Do you See Changes in the Chattahoochee River watershed?

The Chattahoochee River drains an immense area of 8,770 square miles — and we’re looking for people who can talk about the changes they’ve seen in the watershed over time.

Whether it’s the wildfires that burned in the Blue Ridge Mountains, low water flows in backyard streams, flooding in urban neighborhoods or extreme hot temperatures, we are interested in hearing stories from the people who live, work and play near the Chattahoochee River.

We’d like to share your stories online — and with your permission — use some of the stories in an upcoming documentary.

We are not looking for anything fancy. Using your smartphone to record yourself while standing near your creek, lake or river and pointing out changes is fine. In fact, it’s great!

If you are interested in sharing, or know someone who is (maybe you can even help them), there are two ways of getting your video to us.

  1. Upload your video to your YouTube or Vimeo account and send the link to the documentary producer,
    Hal Jacobs.
                                                                        -or-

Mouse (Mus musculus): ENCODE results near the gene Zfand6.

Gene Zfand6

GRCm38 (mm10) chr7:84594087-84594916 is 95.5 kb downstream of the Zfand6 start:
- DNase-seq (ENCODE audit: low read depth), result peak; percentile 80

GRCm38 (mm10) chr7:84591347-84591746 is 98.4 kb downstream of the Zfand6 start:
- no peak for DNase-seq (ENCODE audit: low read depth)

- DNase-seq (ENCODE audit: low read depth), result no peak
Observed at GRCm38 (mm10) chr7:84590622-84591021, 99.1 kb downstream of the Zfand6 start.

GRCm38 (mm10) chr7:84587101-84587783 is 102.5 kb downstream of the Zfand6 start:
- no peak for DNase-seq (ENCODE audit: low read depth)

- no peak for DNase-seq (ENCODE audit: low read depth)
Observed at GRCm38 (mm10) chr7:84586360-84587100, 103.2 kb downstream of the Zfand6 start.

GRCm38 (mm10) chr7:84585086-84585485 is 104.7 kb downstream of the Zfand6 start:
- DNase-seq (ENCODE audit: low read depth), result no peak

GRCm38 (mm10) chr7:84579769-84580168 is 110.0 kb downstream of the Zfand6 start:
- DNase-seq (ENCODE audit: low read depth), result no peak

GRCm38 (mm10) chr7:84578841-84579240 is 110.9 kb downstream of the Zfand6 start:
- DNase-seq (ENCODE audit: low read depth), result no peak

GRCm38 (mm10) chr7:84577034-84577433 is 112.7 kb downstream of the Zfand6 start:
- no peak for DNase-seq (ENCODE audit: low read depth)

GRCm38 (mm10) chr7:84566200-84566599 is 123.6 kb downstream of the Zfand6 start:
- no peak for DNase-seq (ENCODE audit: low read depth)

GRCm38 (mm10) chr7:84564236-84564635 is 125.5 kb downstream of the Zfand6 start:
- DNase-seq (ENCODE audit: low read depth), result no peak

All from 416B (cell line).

2.  Send your file using WeTransfer (a secure file sharing site) to the documentary producer, Hal Jacobs.

Keep your video to three minutes or less or no larger than 2 GB in size.

The sooner we receive your video, the sooner we can start sharing. Final submission deadline is July 1, 2017.

Photography/Audio Release.  By submitting a video to the See Change video project, you grant and convey to Chattahoochee Riverkeeper, Inc. all rights, titles, and interest in and to any and all photographic images, video or audio recordings, and thereby consent to Chattahoochee Riverkeeper, Inc.’s use of these photographs and/or recordings for advertising, promotional or other purposes in conjunction with the Climate Change Conference or other uses. By submitting a video, you further release Chattahoochee Riverkeeper, Inc. and any of its associated or affiliated partners from all claims on account of such use.

If you have any questions, please contact Hal Jacobs.